Sunday, May 23, 2010

So THAT'S why she never sets me up

Conversation with my stepmother (who I love dearly, BUT...well, you will see)

Me: I went out with a friend today. She is a amazing photographer and took some shots of me. Once she sends them to me, I am going to give Jdate another try. Maybe this time I will actually score a date with a nice guy. [Read: decent, normal, interesting, intelligent, age appropriate, gainfully employed, attractive, not a what's-his-story or some other problematic variety of male, does not sport a combover or a bald-in-front-mullet-in-back hairstyle and so on and so forth].

Stepmother: Well, you will go out with a nice guy and then you will decide that there is something wrong with him.

Me: Umm...why do you think this? When have I done this? [Having heard this multiple times in the past I am curious as to why she has this impression of me. I mean, I get so few dates--it is not like I am flush with chances to dump nice guys].

Stepmother: Well, there was that lawyer. From Newark.

Me: [Baffled--lawyer? From Newark? No...she can't possibly mean X. But I have not dated any other lawyers. I guess she does.] You mean the one from Philadelphia?

Stepmother: Maybe it was Philadelphia.

Me: You mean the one I dated 20 years ago? When I was 20?

Stepmother: Oh, has it been 20 years?

Me: Even if I was picky and capricious in breaking up with him--which I wasn't--that was 20 years ago! And he did not want to date me anymore either.

Stepmother: Oh. Okay then.

And, for what it is worth--rather than wait with me for the AAA truck, this paragon of male virtues left me by myself in a parking lot late at night when it turned out my car battery was dead and I needed a charge. So...not so nice.

Monday, May 10, 2010

Praying for Strength

Recent conversation with a close friend:

Me: I think I am going to services Friday night.

Friend: (well aware of my profound allergy to synagogues) מה פתאום!? What’s up with that!?

Me: Well, this is going to sound stupid…but I need to ask G-d for help.

Friend: That does not sound stupid at all.

Or maybe it does. Maybe this is my version of snake oil. But I am desperate.

The problem is that my eating is out of control. One day I eat normally, the next day I binge. This has been the case for me for literally as long as I can remember. I go through periods—sometimes very long periods— where things calm down—where my eating is “normal”— but it always comes back. At some point I will find myself surreptitiously downing boxes of cookies, slice after slice of bread and butter or bread and honey, or massive quantities of G-d knows what else, and promising myself that “this is the last time” and “tomorrow I will give up sugar and white flour for real”.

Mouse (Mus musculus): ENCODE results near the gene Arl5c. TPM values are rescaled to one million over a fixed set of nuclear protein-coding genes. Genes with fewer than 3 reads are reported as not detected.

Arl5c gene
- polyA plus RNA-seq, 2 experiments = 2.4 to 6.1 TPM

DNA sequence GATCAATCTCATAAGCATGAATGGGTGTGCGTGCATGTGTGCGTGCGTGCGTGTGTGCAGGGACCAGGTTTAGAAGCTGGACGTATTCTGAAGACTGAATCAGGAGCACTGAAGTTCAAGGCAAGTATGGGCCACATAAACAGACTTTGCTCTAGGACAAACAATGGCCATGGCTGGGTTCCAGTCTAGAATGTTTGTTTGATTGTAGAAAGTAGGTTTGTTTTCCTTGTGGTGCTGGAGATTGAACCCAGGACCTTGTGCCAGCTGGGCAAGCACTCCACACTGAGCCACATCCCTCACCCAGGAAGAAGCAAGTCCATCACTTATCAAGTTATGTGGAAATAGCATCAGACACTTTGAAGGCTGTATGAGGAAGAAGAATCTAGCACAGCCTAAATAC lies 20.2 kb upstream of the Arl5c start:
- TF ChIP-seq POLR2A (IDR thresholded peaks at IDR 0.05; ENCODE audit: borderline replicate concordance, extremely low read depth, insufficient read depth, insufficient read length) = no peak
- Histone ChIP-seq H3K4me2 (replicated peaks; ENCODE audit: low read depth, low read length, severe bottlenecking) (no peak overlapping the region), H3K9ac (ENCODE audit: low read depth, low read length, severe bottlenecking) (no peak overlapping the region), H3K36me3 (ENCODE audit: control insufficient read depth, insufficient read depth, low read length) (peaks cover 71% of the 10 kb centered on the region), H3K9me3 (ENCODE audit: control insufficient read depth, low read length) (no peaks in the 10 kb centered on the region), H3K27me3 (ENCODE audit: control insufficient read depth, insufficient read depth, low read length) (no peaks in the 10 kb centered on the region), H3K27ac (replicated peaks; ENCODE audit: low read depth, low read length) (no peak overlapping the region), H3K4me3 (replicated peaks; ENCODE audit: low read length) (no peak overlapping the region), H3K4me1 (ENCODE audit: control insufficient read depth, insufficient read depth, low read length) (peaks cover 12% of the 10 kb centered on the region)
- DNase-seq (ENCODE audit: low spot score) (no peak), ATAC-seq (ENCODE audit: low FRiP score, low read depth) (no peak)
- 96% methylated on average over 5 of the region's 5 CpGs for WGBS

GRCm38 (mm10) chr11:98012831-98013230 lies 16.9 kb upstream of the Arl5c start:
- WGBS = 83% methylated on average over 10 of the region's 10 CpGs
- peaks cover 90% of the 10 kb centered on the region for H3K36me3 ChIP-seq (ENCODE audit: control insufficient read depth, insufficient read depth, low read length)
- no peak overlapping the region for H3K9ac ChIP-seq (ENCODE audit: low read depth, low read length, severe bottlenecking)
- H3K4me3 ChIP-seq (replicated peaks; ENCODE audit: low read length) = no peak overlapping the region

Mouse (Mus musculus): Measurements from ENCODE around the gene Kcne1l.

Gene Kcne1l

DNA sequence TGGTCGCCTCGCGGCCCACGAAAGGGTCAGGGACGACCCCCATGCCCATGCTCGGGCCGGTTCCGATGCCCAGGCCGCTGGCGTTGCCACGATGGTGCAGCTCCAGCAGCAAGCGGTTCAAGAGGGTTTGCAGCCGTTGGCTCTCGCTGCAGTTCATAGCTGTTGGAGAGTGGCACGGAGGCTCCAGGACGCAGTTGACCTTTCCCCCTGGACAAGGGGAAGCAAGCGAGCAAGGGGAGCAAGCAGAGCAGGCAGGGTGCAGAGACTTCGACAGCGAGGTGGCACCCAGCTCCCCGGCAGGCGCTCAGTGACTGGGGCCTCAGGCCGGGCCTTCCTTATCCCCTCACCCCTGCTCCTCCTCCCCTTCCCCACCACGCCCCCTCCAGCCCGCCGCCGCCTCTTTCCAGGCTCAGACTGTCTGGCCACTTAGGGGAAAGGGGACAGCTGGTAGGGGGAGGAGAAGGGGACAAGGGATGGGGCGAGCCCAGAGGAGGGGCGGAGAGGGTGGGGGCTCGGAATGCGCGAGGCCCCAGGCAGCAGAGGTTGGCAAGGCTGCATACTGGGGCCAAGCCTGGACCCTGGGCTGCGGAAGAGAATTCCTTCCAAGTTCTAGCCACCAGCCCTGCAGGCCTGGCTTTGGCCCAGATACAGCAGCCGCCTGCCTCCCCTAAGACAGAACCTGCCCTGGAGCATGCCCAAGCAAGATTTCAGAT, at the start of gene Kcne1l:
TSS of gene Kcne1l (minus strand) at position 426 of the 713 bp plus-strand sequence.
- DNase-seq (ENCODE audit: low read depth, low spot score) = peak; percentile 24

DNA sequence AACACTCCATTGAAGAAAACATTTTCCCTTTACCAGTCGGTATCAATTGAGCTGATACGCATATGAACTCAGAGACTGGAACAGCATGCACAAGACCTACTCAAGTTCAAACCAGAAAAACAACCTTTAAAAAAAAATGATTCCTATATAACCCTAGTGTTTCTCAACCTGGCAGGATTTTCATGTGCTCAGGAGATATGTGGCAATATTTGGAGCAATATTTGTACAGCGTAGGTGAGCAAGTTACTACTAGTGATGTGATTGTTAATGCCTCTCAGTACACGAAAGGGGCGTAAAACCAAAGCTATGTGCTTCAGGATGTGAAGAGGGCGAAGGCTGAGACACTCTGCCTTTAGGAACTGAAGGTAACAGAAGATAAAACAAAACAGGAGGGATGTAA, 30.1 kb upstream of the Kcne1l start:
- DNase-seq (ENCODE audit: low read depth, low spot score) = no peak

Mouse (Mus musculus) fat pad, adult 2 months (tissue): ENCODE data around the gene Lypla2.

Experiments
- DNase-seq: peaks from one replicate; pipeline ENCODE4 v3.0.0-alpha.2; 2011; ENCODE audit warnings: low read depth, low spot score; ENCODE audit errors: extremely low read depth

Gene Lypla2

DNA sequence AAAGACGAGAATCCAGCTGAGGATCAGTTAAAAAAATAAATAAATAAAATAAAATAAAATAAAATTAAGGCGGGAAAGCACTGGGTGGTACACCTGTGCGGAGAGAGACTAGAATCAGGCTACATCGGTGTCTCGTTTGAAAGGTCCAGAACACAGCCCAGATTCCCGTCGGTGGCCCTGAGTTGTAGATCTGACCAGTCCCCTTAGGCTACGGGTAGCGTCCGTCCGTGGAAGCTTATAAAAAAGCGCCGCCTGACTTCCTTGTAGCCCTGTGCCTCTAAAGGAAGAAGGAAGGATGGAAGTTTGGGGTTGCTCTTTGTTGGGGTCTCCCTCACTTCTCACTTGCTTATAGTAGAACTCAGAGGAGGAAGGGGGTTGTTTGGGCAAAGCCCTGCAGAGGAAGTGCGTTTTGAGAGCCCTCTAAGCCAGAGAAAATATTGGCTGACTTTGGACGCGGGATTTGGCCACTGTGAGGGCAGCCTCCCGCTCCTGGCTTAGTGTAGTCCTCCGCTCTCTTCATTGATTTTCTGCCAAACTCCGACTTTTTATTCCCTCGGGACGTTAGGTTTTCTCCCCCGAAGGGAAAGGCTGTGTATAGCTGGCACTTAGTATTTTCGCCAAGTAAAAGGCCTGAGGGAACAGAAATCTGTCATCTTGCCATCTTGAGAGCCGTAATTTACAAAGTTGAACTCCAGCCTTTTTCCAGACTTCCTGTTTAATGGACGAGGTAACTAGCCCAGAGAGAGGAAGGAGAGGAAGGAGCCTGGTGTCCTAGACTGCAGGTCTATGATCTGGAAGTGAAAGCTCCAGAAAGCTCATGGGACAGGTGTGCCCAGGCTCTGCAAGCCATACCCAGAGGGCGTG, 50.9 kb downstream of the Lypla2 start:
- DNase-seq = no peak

This is a stupid, insane, ridiculous way to live. The major difference between me and an alcoholic or drug addict is that I can still drive after getting another hit. (Hell, I can drive while taking a hit, so long as the food item only requires one hand). I neither want nor intend to spend the rest of my life like this. There is no way that any food item can possibly be worth the pain of addiction. So I try to get off the crazy train. I have a rallying cry: fall seven times, stand up eight. I try and fail, try and fail and try yet again. I am a weeble wobble, falling and rising. I am Don Quixote, tilting at windmills. I am fighting a war, losing battle after battle and getting up the next day to fight again. And lose, again. My friends and co-workers find it either amusing or sad, my constant dieting. I understand them. They do not understand. Unless you have gone through it (and I know that many have, which helps enormously) how can you possibly understand?

(It is like this. I hate this feeling of being in thrall…to a candy bar. To an obsession. I hate the feeling of my brain being on fire. Must. Have. Sugar. Now. I want peace. I want mental quiet already. I want to let this go.

It is like this. I do not enjoy most of the food while I am eating it. The first few bites, the first few cookies, sure. But after that? Pure primal, animal gorging. Except that the average animal probably has enough sense to stop eating when it is full. I eat when I am not hungry. I eat when I do not want to eat.

It is like this. I LOVE the way I feel and my body feels when I eat well. I love the feeling of lightness. I love the energy. I love the sense of order, the feeling of mental and physical health and the mental calmness I have when I am not chasing after a drug. Even if I do not always like the food as much—let’s face it, carrot cake with extra cream-cheese icing is a hell of a lot tastier than a melon—I could live with that. It is worth it. I know it is worth it.